Gov. Ron DeSantis formally started the 2020 legislative session Tuesday by urging lawmakers to boost pay for many public-school teachers, continue addressing Everglades restoration and water quality and curb business regulations.
DeSantis used his annual State of the State address to tout taking a “bold step” by setting a minimum salary of $47,500 for teachers, a $602 million proposal that will be a key issue during the 60-day session.
“This will make it easier to get talented college graduates to enter the profession and will help us retain many of the good teachers we have now,” DeSantis said during the 34-minute address. “My plan will lead to a substantial pay increase for over 100,000 current teachers throughout the state.”
The teacher-pay plan, however, has drawn questions from Republican and Democratic legislative leaders. About an hour before DeSantis’ speech, House Speaker Jose Oliva, R-Miami Lakes, addressed lawmakers and said the House “pledges to work towards a significant, equitable and sustainable proposal that can also accommodate wage increases in other critical areas” --- stopping short of a full endorsement of DeSantis’ plan.
Senate Minority Leader Audrey Gibson, D-Jacksonville, issued a response to the DeSantis speech and said the minimum-pay plan would leave out higher-paid teachers and other school employees.
“Thousands of education support personnel, all in critical components of Florida’s public education system -- staffing libraries, guiding students, cleaning buildings, and driving buses -- know the governor’s plan is neither bold nor fresh since none of them are considered in his teacher pay plan,” Gibson said.
The State of the State address came amid the traditional backdrop of a flower-filled House chamber as lawmakers prepare for a two-month sprint to pass bills and a budget. Lawmakers frequently interrupted DeSantis with applause as he outlined what were largely a familiar set of priorities.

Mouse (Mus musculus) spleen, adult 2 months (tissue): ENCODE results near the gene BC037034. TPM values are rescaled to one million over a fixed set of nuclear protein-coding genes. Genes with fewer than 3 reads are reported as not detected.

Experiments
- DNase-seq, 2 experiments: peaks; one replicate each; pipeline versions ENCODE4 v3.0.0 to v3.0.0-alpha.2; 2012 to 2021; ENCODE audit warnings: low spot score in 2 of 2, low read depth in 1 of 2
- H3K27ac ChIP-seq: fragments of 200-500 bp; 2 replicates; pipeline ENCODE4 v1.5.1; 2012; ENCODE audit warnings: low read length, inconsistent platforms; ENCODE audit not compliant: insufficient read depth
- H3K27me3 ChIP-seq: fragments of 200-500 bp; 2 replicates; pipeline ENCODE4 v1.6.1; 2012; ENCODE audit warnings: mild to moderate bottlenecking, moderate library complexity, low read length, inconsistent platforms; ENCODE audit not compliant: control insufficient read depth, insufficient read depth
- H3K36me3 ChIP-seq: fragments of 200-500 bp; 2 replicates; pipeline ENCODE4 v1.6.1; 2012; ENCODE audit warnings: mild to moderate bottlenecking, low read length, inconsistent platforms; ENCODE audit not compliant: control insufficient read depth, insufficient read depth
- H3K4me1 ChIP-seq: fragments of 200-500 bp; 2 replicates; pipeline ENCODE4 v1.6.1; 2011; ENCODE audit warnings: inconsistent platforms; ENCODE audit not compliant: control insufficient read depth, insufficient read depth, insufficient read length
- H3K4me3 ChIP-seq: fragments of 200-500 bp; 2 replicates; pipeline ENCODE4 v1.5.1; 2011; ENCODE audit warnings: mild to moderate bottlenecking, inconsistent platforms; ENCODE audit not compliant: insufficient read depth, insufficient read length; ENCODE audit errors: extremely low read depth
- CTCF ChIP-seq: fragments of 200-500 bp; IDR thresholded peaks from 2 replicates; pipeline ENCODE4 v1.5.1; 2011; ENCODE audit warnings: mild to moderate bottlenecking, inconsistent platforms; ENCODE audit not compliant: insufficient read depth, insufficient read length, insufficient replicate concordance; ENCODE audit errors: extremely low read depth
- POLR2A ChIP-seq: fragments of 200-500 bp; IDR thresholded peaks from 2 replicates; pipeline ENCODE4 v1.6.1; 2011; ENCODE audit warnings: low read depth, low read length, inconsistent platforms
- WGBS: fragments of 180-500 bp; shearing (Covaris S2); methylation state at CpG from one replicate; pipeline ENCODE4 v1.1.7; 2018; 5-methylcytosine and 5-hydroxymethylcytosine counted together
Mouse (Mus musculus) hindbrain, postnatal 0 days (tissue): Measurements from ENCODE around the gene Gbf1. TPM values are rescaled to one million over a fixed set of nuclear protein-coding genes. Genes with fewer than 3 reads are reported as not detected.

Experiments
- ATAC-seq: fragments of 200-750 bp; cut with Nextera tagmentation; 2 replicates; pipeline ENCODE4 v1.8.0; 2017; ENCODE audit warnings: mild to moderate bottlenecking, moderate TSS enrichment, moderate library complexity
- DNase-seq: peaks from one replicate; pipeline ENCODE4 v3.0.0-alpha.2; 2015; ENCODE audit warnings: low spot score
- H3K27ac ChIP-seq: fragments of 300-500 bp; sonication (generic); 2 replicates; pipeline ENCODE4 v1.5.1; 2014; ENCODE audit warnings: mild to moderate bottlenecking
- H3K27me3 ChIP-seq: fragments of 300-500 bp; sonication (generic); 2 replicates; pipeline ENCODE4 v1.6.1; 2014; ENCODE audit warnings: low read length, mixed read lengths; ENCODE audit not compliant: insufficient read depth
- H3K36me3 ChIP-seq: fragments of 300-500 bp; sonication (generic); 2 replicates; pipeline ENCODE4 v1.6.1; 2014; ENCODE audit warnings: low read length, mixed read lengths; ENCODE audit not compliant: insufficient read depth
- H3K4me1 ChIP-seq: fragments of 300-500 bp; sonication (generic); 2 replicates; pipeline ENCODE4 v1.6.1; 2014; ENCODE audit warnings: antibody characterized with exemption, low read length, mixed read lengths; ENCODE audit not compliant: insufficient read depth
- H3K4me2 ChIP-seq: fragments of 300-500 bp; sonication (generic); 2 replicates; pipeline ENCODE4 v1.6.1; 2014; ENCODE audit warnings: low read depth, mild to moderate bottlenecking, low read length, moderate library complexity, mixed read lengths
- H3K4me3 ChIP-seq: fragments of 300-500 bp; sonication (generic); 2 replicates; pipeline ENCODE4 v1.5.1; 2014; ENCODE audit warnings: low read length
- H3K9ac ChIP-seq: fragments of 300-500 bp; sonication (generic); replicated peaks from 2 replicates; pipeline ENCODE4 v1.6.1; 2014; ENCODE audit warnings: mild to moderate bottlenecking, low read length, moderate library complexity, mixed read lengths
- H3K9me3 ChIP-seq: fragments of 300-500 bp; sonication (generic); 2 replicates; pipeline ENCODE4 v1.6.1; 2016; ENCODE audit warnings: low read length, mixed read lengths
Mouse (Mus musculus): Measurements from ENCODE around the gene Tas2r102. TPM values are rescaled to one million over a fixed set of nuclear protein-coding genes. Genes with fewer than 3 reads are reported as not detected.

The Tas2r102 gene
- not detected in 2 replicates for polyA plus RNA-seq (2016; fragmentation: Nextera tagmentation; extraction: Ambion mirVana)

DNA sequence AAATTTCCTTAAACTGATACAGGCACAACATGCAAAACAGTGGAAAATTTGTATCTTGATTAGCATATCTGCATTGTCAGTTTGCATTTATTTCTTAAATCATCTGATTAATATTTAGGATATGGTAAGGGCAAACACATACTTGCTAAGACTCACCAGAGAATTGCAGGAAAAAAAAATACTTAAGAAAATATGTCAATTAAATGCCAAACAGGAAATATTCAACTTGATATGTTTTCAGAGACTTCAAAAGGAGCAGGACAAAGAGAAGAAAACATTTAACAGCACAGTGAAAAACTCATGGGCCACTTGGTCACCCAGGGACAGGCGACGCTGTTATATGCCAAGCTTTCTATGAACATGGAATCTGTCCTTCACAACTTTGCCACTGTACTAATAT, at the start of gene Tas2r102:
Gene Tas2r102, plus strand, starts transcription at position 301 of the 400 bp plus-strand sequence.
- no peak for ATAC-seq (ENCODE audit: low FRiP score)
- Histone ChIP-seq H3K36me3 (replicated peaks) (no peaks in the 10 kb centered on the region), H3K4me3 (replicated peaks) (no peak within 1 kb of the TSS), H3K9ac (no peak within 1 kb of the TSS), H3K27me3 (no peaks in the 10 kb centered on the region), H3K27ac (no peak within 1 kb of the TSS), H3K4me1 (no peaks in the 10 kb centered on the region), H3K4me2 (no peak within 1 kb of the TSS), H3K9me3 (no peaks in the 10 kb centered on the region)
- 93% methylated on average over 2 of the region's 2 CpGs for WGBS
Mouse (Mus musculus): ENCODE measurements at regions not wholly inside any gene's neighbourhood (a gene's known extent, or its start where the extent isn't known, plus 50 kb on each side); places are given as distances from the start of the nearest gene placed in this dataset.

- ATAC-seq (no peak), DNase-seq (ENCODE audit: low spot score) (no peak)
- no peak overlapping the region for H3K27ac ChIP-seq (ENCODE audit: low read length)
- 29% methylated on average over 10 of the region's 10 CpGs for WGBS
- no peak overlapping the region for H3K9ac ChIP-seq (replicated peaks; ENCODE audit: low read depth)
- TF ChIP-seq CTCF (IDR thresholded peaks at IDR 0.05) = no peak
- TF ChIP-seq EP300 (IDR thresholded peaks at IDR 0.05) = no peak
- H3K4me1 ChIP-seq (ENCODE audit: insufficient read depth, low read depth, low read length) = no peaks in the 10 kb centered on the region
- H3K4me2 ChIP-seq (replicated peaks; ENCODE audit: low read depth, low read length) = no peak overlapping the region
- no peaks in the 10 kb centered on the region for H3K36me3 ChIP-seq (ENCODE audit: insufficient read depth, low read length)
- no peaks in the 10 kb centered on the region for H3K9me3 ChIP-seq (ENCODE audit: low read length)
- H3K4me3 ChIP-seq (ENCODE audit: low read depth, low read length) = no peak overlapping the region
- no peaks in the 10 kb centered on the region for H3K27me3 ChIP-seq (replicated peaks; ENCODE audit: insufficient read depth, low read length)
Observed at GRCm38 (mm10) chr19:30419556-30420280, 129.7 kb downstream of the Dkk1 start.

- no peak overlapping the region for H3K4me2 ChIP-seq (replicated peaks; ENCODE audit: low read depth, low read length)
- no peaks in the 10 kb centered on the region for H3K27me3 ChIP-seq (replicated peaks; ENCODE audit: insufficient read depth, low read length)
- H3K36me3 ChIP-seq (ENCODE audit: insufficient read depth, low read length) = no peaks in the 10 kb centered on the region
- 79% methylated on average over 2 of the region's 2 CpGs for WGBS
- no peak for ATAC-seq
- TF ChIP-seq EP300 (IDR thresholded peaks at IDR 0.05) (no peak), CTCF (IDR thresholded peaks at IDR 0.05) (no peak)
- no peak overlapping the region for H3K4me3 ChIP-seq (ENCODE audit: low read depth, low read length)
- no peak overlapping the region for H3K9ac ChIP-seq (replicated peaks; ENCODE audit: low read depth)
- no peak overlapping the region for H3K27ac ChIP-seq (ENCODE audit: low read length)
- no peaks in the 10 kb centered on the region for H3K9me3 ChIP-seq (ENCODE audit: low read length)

Since taking office last January, DeSantis has focused heavily on Everglades restoration and water problems such as toxic algae and red tide in waterways and coastal areas of Southeast Florida and Southwest Florida. He called for lawmakers Tuesday to continue the efforts, including spending at least $625 million annually for the next three years on Everglades and water projects.
“This will provide needed certainty for these key initiatives and will help us leverage even more federal support,” he said.
Senate Appropriations Chairman Rob Bradley, R-Fleming Island, on Monday proposed a bill (SB 1878) that would carry out DeSantis’ spending proposal. The bill would require spending $625 million a year through June 30, 2023 --- the end of four state fiscal years under DeSantis.
But Rep. Evan Jenne, D-Dania Beach, took a shot at DeSantis’ focus on the environment.
“It’s been nice to see the Republican Party here in Florida finally get interested in environmental protection, which is a good thing. But, really, it’s been a very mixed bag. It’s very hard to call yourself an environmentalist, when you are simultaneously allowing oil exploration drilling in the Apalachicola River Basin,” Jenne said, referring to a drilling issue in Northwest Florida.
DeSantis also used the address to focus on frequent themes of Republicans, including eliminating “Common Core” standards in education, holding down taxes and pitching a deregulation plan that would reduce occupational licensing requirements on professions such as barbers and interior designers.
“Our citizens shouldn’t need a permission slip from the government in order to earn a living,” he said.
DeSantis also briefly touched on support for a controversial proposal that would require parental consent before minors can have abortions. The proposal is ready for a vote in the full House and is scheduled to go before the Senate Judiciary Committee on Wednesday.
He also alluded to a priority of remaking the Florida Supreme Court, which long frustrated state Republican leaders. DeSantis appointed three justices last January to immediately make the court more conservative. Two of those appointees -- Robert Luck and Barbara Lagoa -- were subsequently tapped by President Donald Trump for seats on a federal appeals court.
DeSantis made clear his upcoming picks to replace Luck and Lagoa will have the same judicial bent.
“In our system of government, courts play an important role, but it is a role that must remain judicial in nature; when courts exercise legislative authority, they pervert the Constitution and undermine the rule of law,” he said.
News Service Assignment Manager Tom Urban contributed to this report.